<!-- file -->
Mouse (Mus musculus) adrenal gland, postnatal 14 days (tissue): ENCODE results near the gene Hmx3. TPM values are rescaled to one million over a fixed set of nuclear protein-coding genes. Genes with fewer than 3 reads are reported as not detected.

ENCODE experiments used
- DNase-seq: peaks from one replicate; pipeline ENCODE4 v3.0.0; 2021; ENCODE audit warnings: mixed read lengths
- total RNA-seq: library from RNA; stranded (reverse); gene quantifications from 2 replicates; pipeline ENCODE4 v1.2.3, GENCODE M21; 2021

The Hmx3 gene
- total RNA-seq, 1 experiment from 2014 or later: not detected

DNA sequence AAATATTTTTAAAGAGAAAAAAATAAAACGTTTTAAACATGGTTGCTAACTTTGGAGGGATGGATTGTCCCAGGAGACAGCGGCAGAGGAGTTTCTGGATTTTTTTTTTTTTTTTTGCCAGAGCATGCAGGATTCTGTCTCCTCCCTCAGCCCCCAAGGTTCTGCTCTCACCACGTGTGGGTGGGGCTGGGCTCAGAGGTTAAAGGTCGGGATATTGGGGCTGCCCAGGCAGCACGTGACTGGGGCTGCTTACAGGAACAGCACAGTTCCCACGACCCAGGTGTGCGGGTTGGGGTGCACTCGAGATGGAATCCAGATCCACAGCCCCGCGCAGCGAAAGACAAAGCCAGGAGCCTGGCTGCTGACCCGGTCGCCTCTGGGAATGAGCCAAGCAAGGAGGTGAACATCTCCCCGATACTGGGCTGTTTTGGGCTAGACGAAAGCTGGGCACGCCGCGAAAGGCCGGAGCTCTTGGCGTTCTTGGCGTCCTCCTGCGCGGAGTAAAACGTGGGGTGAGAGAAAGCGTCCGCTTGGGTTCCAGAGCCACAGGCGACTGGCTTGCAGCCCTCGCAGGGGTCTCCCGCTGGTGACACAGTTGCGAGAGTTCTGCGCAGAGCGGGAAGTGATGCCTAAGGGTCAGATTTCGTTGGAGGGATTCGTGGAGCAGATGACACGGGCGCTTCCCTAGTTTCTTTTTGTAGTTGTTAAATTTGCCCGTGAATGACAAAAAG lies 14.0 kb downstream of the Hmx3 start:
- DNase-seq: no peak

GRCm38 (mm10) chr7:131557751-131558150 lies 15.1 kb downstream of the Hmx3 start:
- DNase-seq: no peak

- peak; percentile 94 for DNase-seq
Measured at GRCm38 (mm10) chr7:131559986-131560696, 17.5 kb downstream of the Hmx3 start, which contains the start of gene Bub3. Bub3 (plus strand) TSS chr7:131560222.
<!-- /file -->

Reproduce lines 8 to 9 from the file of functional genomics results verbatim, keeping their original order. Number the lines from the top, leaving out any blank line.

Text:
- DNase-seq: no peak

GRCm38 (mm10) chr7:131557751-131558150 lies 15.1 kb downstream of the Hmx3 start: